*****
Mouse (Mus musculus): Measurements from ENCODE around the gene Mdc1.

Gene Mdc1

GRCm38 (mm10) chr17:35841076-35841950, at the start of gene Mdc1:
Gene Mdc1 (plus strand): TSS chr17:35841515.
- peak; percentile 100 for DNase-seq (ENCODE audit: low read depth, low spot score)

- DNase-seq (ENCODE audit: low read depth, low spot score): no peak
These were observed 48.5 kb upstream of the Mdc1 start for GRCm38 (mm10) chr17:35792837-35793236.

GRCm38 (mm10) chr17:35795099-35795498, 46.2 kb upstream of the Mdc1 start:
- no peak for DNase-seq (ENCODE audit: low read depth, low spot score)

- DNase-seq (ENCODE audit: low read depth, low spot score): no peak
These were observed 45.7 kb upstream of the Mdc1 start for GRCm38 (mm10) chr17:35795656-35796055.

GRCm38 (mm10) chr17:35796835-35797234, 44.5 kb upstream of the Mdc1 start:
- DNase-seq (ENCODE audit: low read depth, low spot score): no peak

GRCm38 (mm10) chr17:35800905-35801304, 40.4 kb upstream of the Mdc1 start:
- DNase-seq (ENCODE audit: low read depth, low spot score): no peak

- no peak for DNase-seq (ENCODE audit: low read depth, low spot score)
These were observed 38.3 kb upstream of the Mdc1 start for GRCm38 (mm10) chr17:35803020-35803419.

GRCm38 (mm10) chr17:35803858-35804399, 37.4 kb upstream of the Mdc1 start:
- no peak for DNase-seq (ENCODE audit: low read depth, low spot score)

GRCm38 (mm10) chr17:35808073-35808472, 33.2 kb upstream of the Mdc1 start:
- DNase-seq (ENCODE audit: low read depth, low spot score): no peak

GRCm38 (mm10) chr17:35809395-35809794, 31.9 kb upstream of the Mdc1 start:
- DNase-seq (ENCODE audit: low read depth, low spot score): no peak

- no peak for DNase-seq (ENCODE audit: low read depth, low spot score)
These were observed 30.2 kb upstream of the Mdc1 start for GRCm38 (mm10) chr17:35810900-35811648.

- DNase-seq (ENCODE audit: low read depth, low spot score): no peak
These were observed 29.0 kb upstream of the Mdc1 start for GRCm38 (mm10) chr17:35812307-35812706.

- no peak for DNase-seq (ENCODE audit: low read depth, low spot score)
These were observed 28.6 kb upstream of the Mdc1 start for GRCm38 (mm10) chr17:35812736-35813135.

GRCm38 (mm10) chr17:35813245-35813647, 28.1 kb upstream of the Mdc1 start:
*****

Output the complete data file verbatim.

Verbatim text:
Mouse (Mus musculus): Measurements from ENCODE around the gene Mdc1.

Gene Mdc1

GRCm38 (mm10) chr17:35841076-35841950, at the start of gene Mdc1:
Gene Mdc1 (plus strand): TSS chr17:35841515.
- peak; percentile 100 for DNase-seq (ENCODE audit: low read depth, low spot score)

- DNase-seq (ENCODE audit: low read depth, low spot score): no peak
These were observed 48.5 kb upstream of the Mdc1 start for GRCm38 (mm10) chr17:35792837-35793236.

GRCm38 (mm10) chr17:35795099-35795498, 46.2 kb upstream of the Mdc1 start:
- no peak for DNase-seq (ENCODE audit: low read depth, low spot score)

- DNase-seq (ENCODE audit: low read depth, low spot score): no peak
These were observed 45.7 kb upstream of the Mdc1 start for GRCm38 (mm10) chr17:35795656-35796055.

GRCm38 (mm10) chr17:35796835-35797234, 44.5 kb upstream of the Mdc1 start:
- DNase-seq (ENCODE audit: low read depth, low spot score): no peak

GRCm38 (mm10) chr17:35800905-35801304, 40.4 kb upstream of the Mdc1 start:
- DNase-seq (ENCODE audit: low read depth, low spot score): no peak

- no peak for DNase-seq (ENCODE audit: low read depth, low spot score)
These were observed 38.3 kb upstream of the Mdc1 start for GRCm38 (mm10) chr17:35803020-35803419.

GRCm38 (mm10) chr17:35803858-35804399, 37.4 kb upstream of the Mdc1 start:
- no peak for DNase-seq (ENCODE audit: low read depth, low spot score)

GRCm38 (mm10) chr17:35808073-35808472, 33.2 kb upstream of the Mdc1 start:
- DNase-seq (ENCODE audit: low read depth, low spot score): no peak

GRCm38 (mm10) chr17:35809395-35809794, 31.9 kb upstream of the Mdc1 start:
- DNase-seq (ENCODE audit: low read depth, low spot score): no peak

- no peak for DNase-seq (ENCODE audit: low read depth, low spot score)
These were observed 30.2 kb upstream of the Mdc1 start for GRCm38 (mm10) chr17:35810900-35811648.

- DNase-seq (ENCODE audit: low read depth, low spot score): no peak
These were observed 29.0 kb upstream of the Mdc1 start for GRCm38 (mm10) chr17:35812307-35812706.

- no peak for DNase-seq (ENCODE audit: low read depth, low spot score)
These were observed 28.6 kb upstream of the Mdc1 start for GRCm38 (mm10) chr17:35812736-35813135.

GRCm38 (mm10) chr17:35813245-35813647, 28.1 kb upstream of the Mdc1 start: